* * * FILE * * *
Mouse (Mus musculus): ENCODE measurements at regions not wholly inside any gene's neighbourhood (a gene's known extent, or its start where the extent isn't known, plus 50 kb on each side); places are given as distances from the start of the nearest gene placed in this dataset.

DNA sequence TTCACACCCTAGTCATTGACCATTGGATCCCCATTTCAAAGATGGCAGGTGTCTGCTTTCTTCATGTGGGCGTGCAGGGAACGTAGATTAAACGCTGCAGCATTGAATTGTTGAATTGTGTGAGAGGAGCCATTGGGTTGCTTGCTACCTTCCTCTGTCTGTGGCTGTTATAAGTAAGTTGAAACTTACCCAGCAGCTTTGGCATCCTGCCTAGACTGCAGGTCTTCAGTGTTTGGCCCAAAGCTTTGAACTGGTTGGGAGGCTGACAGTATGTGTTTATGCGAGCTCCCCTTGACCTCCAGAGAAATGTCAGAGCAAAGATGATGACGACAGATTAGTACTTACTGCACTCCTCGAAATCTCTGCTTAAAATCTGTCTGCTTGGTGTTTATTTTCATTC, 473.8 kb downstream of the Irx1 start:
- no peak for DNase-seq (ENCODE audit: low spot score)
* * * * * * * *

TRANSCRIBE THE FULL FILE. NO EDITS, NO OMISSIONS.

Mouse (Mus musculus): ENCODE measurements at regions not wholly inside any gene's neighbourhood (a gene's known extent, or its start where the extent isn't known, plus 50 kb on each side); places are given as distances from the start of the nearest gene placed in this dataset.

DNA sequence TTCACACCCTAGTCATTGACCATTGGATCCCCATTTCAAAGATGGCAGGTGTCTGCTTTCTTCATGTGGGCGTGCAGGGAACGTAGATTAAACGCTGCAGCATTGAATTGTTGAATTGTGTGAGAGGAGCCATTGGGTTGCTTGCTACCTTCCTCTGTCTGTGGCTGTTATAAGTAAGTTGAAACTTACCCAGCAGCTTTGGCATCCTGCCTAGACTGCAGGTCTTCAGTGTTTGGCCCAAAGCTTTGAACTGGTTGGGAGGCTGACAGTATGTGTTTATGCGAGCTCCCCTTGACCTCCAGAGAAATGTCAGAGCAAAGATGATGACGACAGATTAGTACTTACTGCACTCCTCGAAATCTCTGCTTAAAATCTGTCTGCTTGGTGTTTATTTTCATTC, 473.8 kb downstream of the Irx1 start:
- no peak for DNase-seq (ENCODE audit: low spot score)